3M Casts Net for New Post-It Note

3M, which sells 55,000 products, invites inventors to pitch their breakthroughs.
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BOSTON (TheStreet) -- There's a scene in the 1997 film Romy and Michele's High School Reunion, in which one of the title characters claims she invented 3M's (MMM) - Get Report Post-It notes.

It's meant to garner laughs but, as it turns out, 3M accepts product pitches from real-life inventors.

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3M sells 55,000 products across 45 technology platforms and 35 business units, covering areas including health care (Steri-Strip adhesive-skin closures); office products (Post-Its); manufacturing and industry (lots of kinds of tape); and transportation (conspicuity markings for school buses).

The company racked up $1.3 billion in research-and-development expenditures in 2009, bringing the five-year total to $6.9 billion. That includes the salaries of 6,700 3M researchers worldwide.

To foster internal innovation, 3M has adopted a corporate "bootlegging" policy, in which technical staff are permitted to spend up to 15% of their time on pet projects. The 1974 invention of Post-It notes was borne of a bootlegging effort: Frustrated that a bookmark kept falling out of his hymnal, 3M scientist Arthur Fry found a practical use for the adhesive formula invented by another 3M scientist, Spencer Silver. Scotch Tape, invented by Richard Drew in 1930, was also the result of a bootlegging project.

3M welcomes input from outsiders, too, via a strict Web-based

submission process

.

The company is adamant that submissions go through the Web form (i.e., it discourages cold calls). Every pitch is reviewed by a human, an external coordinator, who vets them for basic prerequisites before sending them on to the appropriate department. That person handles about 800 submissions annually.

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Entrepreneurs should note that the company won't consider a new product unless it has been granted a patent but, otherwise, the initial vetting requirements are pretty broad.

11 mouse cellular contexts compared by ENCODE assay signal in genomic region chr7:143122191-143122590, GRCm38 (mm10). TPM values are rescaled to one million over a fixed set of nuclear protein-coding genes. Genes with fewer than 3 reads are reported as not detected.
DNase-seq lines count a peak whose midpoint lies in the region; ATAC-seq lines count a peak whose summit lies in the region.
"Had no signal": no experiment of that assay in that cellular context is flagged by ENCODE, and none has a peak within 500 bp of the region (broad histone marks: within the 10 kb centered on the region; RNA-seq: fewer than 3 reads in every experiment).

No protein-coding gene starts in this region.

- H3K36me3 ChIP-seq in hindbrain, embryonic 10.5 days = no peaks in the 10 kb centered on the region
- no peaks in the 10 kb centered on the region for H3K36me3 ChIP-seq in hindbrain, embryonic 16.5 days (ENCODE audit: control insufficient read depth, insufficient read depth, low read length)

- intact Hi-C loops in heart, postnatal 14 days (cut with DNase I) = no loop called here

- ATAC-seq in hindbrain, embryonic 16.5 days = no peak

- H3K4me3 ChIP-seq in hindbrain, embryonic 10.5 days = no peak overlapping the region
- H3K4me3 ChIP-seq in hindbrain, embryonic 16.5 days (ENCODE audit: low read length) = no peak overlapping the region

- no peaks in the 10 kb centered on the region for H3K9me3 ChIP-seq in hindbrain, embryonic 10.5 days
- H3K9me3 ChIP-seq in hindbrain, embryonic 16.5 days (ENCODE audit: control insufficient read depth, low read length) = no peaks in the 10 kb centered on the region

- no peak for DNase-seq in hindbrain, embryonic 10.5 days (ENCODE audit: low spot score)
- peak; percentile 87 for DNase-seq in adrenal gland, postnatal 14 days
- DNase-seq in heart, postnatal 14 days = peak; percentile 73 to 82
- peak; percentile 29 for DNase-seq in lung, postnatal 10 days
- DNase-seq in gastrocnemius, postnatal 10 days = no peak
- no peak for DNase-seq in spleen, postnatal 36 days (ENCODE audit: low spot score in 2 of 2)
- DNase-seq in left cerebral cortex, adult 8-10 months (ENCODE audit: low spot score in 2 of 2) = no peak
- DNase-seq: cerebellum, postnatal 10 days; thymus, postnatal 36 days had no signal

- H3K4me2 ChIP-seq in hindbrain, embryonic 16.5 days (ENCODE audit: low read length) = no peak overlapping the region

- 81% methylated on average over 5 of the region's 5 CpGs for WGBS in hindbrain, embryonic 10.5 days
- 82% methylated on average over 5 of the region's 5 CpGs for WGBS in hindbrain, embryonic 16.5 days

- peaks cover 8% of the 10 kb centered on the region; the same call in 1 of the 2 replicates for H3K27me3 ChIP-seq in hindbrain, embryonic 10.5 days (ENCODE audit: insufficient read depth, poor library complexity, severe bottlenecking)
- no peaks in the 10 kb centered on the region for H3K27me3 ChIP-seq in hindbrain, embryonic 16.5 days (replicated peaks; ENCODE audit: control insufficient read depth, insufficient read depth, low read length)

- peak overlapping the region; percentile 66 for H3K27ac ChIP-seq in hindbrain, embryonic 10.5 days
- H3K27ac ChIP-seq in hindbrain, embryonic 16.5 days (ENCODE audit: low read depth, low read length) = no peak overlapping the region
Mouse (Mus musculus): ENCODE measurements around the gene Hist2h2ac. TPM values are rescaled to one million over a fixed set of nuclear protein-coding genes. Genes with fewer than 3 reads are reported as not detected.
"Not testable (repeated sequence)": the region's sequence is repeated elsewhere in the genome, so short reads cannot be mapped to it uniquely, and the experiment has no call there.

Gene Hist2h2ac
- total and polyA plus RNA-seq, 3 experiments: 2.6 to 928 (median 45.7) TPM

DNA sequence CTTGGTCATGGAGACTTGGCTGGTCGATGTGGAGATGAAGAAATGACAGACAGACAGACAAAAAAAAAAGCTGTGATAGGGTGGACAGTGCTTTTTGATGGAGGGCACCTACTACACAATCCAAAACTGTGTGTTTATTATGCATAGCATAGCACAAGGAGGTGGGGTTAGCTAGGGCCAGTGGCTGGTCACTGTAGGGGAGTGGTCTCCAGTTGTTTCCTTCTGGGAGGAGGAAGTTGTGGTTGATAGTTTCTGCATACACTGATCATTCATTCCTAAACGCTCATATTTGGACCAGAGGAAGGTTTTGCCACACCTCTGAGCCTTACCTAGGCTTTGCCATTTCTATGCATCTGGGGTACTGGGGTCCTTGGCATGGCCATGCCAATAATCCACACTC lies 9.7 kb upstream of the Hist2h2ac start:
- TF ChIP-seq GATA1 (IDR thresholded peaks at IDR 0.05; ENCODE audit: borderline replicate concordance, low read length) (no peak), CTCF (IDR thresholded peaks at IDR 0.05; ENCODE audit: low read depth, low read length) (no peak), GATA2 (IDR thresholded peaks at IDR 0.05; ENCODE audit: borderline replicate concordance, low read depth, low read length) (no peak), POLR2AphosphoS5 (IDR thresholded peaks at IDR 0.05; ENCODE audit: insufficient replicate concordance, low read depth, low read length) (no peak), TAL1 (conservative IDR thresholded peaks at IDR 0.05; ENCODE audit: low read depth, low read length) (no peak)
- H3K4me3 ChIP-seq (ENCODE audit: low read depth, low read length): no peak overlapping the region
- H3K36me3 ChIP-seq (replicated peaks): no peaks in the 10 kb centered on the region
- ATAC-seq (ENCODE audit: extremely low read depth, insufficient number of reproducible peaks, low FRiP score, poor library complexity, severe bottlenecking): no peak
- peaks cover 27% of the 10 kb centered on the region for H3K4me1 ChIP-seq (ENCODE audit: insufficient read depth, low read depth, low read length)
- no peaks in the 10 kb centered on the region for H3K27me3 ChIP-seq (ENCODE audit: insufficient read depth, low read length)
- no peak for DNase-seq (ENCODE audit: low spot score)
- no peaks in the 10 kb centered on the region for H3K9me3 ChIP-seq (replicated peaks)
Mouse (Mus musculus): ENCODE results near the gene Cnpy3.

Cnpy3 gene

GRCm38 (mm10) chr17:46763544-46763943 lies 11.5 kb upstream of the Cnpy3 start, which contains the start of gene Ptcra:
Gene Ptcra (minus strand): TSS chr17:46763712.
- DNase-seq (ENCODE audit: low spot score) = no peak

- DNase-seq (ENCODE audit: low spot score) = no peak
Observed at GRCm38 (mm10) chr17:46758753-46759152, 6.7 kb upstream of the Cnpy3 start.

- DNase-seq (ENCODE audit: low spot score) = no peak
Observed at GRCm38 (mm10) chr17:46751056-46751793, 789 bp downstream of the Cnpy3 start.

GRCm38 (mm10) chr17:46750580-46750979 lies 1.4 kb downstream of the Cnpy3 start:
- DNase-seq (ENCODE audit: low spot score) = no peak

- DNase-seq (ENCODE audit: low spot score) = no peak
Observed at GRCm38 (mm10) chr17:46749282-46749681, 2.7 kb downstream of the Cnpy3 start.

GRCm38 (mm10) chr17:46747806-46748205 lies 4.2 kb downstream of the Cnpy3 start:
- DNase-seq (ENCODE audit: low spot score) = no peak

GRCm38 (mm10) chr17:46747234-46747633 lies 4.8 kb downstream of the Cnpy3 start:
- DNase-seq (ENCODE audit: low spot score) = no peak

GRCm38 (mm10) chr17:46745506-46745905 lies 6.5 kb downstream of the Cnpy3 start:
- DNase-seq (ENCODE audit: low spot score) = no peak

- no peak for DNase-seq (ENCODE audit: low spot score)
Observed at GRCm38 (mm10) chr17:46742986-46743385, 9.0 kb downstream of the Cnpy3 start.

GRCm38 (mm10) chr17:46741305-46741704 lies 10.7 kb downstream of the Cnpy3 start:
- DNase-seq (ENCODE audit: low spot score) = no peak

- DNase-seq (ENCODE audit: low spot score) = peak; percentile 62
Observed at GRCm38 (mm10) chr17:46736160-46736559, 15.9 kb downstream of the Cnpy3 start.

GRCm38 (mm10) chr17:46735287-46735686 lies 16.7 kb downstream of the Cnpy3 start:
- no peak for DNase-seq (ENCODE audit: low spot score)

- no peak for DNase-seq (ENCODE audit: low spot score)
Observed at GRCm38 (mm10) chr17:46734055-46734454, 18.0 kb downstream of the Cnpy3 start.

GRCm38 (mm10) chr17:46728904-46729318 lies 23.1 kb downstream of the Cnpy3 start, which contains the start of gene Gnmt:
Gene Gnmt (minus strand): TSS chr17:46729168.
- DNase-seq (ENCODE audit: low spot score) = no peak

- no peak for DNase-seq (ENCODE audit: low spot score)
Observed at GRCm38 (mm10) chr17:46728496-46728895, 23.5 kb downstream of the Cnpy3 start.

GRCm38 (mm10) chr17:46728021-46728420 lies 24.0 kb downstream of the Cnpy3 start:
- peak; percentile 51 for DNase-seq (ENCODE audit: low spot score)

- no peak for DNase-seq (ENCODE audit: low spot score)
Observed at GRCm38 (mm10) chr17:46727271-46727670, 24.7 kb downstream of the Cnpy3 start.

"I screen them at a very high level," says the external coordinator, who asked to remain anonymous to avoid unsolicited phone calls from impatient inventors. "If I were to reject an idea, it would be something that would be way, way out of our product base."

She notes, however, that the company also accepts submissions for updates and line extensions for

existing 3M products

, and that those submissions don't require a patent.

Ideas aren't kept confidential, but that shouldn't be a concern for submissions already protected by a patent. Entrepreneurs should expect to wait two to six weeks to receive an e-mail response from a 3M business unit.

On the flip side, 3M works with inventors who want to use the company's technology to develop products outside the company. 3M owns more than 20,000 patents, but it doesn't use them all, so it makes sense to license them to inventors who will. The Strategic Intellectual Asset Management business oversees the 3M technology-transfer office, which maintains an

online catalog

of technology available for license.

The cost of a license varies, and the company will consider donating technologies to nonprofit organizations.

"In many cases, placing the technology at the right university can be the best way to continue the development of an important technology that no longer fits in 3M's business strategy," according to 3M's Web site.

-- Reported by Carmen Nobel in Boston.